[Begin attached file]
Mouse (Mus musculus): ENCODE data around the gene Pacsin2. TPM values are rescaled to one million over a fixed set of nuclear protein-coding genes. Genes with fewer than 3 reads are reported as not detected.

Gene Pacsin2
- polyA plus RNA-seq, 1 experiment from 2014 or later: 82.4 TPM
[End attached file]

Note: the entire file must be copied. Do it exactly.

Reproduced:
Mouse (Mus musculus): ENCODE data around the gene Pacsin2. TPM values are rescaled to one million over a fixed set of nuclear protein-coding genes. Genes with fewer than 3 reads are reported as not detected.

Gene Pacsin2
- polyA plus RNA-seq, 1 experiment from 2014 or later: 82.4 TPM